Among the most popular targets of the RIAA were Filestube and MP3 Searchy, both sites received hundreds of thousands of takedown requests.
In the past Google has been accused of looking the other way from Internet piracy, in part because it reaps financial rewards from advertising placement. Now anyone hoping to illegally download music or movies usually has to install a torrent client like uTorrent or Vuze, but years ago pirates could have simply used a Google search and found a .zip or .rar file and saved it directly to their computer.
In December, Digital Music News published statements from Google legal director Fred Von Lohman, who complained publicly about how many copyright takedown requests he was getting from copyright holders.
“As policymakers evaluate how effective copyright laws are, they need to consider the collateral impact copyright regulation has on the flow of information online,” Von Lohman said. “When we launched the copyright removals feature, we received more than 250,000 requests per week. That number has increased tenfold in just six months to more than 2.5 million requests per week today. While we're now receiving and processing more requests more quickly than ever (on average, within approximately six hours), we still do our best to catch errors or abuse so we don’t mistakenly disable access to non-infringing material.”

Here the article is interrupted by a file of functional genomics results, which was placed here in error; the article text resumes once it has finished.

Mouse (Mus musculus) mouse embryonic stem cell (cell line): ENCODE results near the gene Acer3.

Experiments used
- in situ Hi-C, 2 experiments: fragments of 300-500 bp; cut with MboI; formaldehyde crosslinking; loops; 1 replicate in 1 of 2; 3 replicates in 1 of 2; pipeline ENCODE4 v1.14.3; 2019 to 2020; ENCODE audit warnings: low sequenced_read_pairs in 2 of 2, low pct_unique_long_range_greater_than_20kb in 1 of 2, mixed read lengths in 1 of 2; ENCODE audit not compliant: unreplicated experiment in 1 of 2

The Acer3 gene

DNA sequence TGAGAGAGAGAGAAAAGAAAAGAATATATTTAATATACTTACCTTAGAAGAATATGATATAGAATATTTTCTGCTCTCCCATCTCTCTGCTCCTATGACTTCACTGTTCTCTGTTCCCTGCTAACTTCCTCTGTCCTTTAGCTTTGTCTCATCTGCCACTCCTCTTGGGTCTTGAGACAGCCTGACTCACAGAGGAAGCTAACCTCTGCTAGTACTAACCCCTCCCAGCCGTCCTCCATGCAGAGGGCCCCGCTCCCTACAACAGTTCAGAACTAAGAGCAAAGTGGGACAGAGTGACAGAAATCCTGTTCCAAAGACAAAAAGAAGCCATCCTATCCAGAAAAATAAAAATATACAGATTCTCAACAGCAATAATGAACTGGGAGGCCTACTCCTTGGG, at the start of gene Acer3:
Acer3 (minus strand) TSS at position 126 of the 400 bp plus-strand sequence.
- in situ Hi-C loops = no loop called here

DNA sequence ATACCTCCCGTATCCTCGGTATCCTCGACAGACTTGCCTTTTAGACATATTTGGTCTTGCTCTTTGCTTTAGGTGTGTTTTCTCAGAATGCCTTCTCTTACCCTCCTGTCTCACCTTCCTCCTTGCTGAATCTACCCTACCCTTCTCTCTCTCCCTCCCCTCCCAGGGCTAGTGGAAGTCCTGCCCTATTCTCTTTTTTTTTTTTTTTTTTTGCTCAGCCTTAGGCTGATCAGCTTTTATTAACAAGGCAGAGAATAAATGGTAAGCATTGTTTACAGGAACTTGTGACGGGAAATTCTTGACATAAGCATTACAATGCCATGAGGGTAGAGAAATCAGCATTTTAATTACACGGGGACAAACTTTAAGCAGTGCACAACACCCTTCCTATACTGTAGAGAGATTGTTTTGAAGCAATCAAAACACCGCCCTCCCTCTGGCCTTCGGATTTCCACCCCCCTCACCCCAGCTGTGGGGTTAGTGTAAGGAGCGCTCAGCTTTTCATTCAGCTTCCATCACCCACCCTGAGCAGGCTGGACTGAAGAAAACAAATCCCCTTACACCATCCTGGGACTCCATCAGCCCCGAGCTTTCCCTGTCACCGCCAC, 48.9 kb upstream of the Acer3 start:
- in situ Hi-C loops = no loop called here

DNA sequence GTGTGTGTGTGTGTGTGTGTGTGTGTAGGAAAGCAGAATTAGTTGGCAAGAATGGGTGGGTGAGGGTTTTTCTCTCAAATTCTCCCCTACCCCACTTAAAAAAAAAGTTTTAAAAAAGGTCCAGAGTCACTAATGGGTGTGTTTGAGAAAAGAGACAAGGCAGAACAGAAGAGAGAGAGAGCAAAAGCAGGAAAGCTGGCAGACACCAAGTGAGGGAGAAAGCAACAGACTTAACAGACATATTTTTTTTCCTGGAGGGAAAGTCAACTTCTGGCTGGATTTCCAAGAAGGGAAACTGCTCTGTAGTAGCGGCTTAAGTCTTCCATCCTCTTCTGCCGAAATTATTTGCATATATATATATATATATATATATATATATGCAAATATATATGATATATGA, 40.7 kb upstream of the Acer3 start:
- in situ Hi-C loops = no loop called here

Digital Music News has since speculated that the RIAA is employing the “avalanche method” to combat illegal downloading, an aggressive tactic that could be effective in some ways but damaging in others.
“Which means the tactic could be extremely effective outside of the Google theater. After all, Google can bitch all they want, but they can handle it,” they wrote. “But what about smaller, struggling opponents, like Grooveshark? Here's where a massive avalanche could be extremely effective: After all, Grooveshark is currently saddled with massive legal bills and, according to our sources, exiting personnel. All of which makes a sudden avalanche a major compliance problem, and a serious legal vulnerability.”
A TorrentFreak report indicated that Warner Bros. representatives tried sending DMCA requests to Google regarding Mega’s hosting of movie files, only to find out they sent Google the wrong URLs before being told Mega was not listed on Google anyway.
The dilemma is evidence of the continued, yet laborious, shift from illegally downloading media content to paid, streaming services like Spotify, Netflix and the like.